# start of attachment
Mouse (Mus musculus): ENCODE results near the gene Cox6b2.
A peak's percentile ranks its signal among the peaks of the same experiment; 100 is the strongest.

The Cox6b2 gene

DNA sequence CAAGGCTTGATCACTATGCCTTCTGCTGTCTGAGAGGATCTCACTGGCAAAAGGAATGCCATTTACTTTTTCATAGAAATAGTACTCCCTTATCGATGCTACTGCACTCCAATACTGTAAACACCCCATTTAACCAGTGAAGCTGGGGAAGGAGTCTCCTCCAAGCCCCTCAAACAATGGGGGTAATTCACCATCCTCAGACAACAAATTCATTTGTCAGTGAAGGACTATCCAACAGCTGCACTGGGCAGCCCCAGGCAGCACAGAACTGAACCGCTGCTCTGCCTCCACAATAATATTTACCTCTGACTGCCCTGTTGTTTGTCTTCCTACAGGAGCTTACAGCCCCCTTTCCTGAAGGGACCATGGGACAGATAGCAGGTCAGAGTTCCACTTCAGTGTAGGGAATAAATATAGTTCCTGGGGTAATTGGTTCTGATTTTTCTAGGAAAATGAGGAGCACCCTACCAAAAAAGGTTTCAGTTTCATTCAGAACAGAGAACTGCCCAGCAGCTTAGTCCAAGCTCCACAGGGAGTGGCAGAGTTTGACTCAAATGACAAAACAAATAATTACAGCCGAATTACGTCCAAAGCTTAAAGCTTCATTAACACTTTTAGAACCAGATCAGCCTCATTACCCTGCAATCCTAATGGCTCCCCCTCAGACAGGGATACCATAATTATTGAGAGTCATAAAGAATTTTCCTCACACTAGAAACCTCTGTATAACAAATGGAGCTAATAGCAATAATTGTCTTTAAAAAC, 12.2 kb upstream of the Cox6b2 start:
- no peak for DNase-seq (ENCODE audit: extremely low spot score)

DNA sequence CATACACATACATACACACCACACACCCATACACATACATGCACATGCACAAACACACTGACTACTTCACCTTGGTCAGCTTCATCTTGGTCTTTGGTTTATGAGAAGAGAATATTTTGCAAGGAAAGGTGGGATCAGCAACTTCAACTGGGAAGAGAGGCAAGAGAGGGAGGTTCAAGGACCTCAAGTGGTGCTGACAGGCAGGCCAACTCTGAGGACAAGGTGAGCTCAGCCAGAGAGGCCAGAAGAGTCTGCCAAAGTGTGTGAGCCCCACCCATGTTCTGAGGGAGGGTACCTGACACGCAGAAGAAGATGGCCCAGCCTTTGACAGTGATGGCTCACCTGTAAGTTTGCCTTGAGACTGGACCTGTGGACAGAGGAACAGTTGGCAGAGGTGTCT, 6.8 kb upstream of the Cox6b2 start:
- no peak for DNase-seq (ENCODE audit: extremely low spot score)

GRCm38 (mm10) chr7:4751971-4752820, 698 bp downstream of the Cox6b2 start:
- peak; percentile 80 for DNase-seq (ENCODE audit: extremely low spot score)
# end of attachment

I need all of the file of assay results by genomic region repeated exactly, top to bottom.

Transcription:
Mouse (Mus musculus): ENCODE results near the gene Cox6b2.
A peak's percentile ranks its signal among the peaks of the same experiment; 100 is the strongest.

The Cox6b2 gene

DNA sequence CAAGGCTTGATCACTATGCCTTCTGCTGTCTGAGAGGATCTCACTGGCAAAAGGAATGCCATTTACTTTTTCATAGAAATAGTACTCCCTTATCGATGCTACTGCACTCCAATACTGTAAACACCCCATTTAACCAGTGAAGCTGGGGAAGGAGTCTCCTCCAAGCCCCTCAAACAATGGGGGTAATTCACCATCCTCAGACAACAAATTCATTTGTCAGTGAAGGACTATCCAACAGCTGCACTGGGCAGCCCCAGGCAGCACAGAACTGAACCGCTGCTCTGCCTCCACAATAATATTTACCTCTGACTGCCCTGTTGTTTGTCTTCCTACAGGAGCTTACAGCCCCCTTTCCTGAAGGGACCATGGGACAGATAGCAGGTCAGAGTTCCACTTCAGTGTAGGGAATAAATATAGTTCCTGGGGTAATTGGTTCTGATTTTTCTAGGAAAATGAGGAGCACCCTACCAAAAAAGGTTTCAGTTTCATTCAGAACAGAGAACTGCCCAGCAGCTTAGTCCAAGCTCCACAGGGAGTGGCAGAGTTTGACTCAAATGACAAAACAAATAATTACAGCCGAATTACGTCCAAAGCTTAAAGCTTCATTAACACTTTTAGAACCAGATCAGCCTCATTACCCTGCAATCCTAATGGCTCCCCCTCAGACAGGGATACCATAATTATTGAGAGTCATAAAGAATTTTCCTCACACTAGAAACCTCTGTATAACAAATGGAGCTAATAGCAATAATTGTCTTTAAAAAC, 12.2 kb upstream of the Cox6b2 start:
- no peak for DNase-seq (ENCODE audit: extremely low spot score)

DNA sequence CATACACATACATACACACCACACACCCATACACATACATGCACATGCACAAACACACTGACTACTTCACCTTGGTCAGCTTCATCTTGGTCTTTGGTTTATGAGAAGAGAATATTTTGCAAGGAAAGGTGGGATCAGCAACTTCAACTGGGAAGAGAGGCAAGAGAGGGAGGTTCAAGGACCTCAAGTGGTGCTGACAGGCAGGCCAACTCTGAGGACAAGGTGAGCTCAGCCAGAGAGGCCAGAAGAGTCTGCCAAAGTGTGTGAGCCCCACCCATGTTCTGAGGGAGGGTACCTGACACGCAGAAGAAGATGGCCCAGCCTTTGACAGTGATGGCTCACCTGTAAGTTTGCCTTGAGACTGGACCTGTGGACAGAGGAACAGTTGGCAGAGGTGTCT, 6.8 kb upstream of the Cox6b2 start:
- no peak for DNase-seq (ENCODE audit: extremely low spot score)

GRCm38 (mm10) chr7:4751971-4752820, 698 bp downstream of the Cox6b2 start:
- peak; percentile 80 for DNase-seq (ENCODE audit: extremely low spot score)